a set of independent spins.
 qubit






qubit
O






qubit 
1-qubit operator acts on
each subspace
Qubits are realized by
multilevel systems.

L

M O

L



M


1-qubit operator acts on
the whole space
vibrational states as qubits
1 qubit
2 qubits
核融合研Jan4(05)
a b 
A1(1)  

c d 
 A (1)
A1(2)   1
 0(1)
matrix representation of
1-qubit gates
 a 1(1)
0(1) 
(2)
 A2  
(1) 
 c 1(1)
A1 
3 qubits
 A (2)
A1(3)   1
 0(2)
n qubits
 A ( n 1)
A1( n)   1
 0( n 1)
0(2)  (3)  A (2)
 A2   2
 0(2)
A1(2) 
0( n 1) 

( n 1) 
A1

...
b 1(1) 

(1) 
d1 
(2)

a
1
0(2) 
(3)
 A3  
(2)


c
1
A (2)

2 
A(nn)
 a 1( n1)

 c 1( n1)
b 1(2) 

(2) 
d1 
b 1( n1) 

( n 1) 
d1

The Deutsch problem
核融合研Jan4(05)
Consider certain global properties of functions on n-bit binary numbers:
a set of binary numbers
function
Xn  (0, 1)n  {| 0 n , |1 n , L ,| 2n  1 n ,}
f : Xn  {0, 1}
balanced: the number of times the function returns 0 is equal to
the number of times the function returns 1.
constant: f : Xn  {0} or {1}
The Deutsch problem
Given a function that is either balanced or constant,
determine which type it is.
Deutsch-Jozsa algorithm (2-qubit case)
A classical algorithm requires that f be evaluated for
2n-1+1
核融合研Jan4(05)
values.
A quantum algorithm requires only one evaluation of f .
(1) Step 1: Initial preparation
|1 2 | 0 2 | 00 
(2) Step 2: Applying the Hadamard transformation to (1)
1
1
| 2 2  H 2 |1 2  (| 0   |1 )  (| 0   |1 )  n 2
2
2
2n 1
 | x n2
x 0
(3) Step 3: function evaluation via the f-controlled gate, U f
U f | x n  (1) f ( x) | x n
| 3 2  U f | 2 2
1
 [(1) f (0) | 0  2 (1) f (1) |1  2 (1) f (2) | 2  2 (1) f (3) | 3  2 ]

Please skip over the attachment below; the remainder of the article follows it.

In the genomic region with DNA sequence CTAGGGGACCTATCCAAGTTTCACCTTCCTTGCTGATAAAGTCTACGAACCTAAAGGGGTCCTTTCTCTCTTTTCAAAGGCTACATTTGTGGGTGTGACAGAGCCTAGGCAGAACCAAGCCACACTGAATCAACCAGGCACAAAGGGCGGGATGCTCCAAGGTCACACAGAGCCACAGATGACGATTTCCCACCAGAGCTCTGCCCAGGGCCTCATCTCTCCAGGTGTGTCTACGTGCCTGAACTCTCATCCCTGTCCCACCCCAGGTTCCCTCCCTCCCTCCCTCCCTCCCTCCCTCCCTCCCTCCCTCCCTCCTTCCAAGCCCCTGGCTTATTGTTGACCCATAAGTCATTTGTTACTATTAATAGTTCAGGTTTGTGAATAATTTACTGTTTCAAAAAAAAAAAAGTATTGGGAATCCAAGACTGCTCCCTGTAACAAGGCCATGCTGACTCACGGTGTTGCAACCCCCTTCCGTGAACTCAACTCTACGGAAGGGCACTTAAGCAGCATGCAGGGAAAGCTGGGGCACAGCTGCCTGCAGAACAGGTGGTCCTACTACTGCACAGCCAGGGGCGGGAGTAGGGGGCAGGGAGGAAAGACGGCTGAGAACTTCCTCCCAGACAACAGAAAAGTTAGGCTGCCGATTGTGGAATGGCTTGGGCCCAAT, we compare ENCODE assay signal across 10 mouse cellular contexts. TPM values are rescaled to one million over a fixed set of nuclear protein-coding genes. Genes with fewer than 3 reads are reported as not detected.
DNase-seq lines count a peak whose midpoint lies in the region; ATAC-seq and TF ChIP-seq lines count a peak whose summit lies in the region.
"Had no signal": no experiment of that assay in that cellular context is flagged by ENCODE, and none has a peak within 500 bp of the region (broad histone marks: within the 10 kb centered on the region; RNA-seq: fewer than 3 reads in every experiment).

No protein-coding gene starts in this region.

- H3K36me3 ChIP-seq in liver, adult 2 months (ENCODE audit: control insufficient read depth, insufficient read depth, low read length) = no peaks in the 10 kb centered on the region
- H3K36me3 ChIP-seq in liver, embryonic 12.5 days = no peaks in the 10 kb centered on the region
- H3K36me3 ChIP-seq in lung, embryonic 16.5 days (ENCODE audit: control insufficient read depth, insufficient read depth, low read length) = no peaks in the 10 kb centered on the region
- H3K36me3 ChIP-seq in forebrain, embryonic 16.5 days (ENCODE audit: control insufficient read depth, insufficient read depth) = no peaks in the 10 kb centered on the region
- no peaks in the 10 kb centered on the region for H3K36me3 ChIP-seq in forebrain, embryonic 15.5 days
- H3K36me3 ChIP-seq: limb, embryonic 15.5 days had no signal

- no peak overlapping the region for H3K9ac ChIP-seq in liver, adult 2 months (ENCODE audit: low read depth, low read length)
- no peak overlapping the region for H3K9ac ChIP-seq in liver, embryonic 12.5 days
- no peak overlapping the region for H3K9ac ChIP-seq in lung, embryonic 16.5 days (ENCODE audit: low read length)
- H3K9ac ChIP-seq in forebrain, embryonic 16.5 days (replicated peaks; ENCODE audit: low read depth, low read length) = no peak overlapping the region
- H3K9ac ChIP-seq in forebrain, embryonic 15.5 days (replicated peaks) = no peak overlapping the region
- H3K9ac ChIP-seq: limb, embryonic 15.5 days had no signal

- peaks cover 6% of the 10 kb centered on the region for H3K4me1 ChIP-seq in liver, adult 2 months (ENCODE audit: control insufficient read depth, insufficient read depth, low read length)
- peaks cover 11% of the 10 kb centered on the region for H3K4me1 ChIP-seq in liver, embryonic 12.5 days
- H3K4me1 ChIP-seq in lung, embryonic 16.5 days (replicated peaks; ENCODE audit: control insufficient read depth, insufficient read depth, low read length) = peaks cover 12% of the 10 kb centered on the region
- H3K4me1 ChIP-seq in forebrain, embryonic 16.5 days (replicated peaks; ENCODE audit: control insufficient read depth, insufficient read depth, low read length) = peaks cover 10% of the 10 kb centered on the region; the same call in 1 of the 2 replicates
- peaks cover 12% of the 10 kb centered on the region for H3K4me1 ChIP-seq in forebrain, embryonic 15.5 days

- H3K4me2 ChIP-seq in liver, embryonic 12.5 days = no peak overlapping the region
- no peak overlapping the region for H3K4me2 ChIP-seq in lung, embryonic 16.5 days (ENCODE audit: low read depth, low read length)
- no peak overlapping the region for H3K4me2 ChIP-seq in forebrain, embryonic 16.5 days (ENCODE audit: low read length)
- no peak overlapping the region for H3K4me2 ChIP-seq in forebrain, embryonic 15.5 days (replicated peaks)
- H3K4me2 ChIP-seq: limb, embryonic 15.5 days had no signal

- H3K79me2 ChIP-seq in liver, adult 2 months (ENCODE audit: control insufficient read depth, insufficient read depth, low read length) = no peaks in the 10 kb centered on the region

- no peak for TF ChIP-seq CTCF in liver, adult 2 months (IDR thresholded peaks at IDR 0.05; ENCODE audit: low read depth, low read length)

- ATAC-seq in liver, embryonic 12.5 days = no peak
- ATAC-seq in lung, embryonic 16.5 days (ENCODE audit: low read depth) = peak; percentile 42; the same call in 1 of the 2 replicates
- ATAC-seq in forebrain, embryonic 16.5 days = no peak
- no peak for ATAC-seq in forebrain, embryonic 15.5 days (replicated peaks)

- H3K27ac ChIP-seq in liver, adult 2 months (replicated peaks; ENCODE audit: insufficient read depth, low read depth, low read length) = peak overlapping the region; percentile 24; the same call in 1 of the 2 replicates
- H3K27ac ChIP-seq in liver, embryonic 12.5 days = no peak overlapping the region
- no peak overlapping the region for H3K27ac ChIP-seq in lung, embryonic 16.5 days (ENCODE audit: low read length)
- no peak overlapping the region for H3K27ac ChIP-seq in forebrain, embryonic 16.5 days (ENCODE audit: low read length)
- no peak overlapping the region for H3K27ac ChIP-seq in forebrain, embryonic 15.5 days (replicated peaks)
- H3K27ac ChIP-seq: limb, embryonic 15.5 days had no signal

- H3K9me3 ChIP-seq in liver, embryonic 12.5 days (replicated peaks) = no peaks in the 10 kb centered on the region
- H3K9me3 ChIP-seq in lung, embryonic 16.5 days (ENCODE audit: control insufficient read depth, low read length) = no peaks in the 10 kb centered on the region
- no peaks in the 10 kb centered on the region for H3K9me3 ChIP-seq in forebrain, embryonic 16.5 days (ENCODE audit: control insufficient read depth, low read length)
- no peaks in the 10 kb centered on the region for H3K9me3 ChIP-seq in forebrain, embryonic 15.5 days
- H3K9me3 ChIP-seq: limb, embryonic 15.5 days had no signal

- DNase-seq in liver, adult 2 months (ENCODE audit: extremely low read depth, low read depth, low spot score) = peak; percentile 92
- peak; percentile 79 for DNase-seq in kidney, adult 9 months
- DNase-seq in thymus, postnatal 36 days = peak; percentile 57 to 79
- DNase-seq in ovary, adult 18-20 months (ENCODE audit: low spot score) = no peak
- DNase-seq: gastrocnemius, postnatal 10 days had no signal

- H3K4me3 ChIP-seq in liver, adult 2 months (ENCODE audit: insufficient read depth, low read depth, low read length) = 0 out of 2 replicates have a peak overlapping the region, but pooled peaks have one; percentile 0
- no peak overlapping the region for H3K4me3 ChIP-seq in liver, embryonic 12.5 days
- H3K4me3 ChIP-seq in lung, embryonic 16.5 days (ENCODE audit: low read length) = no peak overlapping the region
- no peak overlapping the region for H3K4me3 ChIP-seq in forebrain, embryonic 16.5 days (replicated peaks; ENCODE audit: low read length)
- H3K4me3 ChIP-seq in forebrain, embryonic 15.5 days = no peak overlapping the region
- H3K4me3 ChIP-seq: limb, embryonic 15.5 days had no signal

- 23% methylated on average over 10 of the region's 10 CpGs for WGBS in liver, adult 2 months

2
Deutsch-Jozsa algorithm
核融合研Jan4(05)
(4) Step 4: Applying the Hadamard transformation to (3)
n
n
1 2 1 2 1
|  4 2  H 2 |  3 2 
(1) f ( x )  x y | y  n 2


2n 2 x 0 y 0
binary inner product: x  y  x0 y0  x1 y1 | x 2 | x1 x0 , etc.
(5) Step 5: observation
| 0 0 |  4 2 |2 
balanced: 0
1
| (1) f (0)  (1) f (1)  (1) f (2)  (1) f (3) |2
16
constant: 1
1
1
H | x0  1 2 [ | 0  (1) x0 |1 ]  1 2  (1) x0 y0 | y0 
2
2 y0 0,1
1
1
H 2 | x1x0  1 2 [ | 0  (1) x0 |1 ]  2 2 
(1) x0 y0  x1 y1 | y1 y0 
2
2 y0 , y1 0,1
Equations of motion
quantum Liouville equation
ih
核融合研Jan4(05)
(Liouville-space notation)

 (t )  [ H   E (t ),  (t ) ]  ih(t )  (t )  [ L  ME (t )]|  (t ) 
t
system Hamiltonian H
electric dipole interaction
laser fields E (t )
dipole moment operator 
time-dependent relaxation operator (t )
Liouville-space time evolution operator
|  (t )  G (t ,0) |  (t  0)  G (t ,0) |  0 
ih

G(t ,0)  [ L  ME (t )]G(t ,0)
t
Optimal-gate-pulse design
核融合研Jan4(05)
An optimal-gate-pulse maximizes the following
objective functional for an arbitrary initial state:
t
1 f
0
0
2
J  W  | G (t f ,0) |   
d
t
|
E
(
t
)|

hA 0
gate operator
penalty due to fluence
Specifying the independent matrix elements by {j},
we introduce a modified objective functional:
J 
j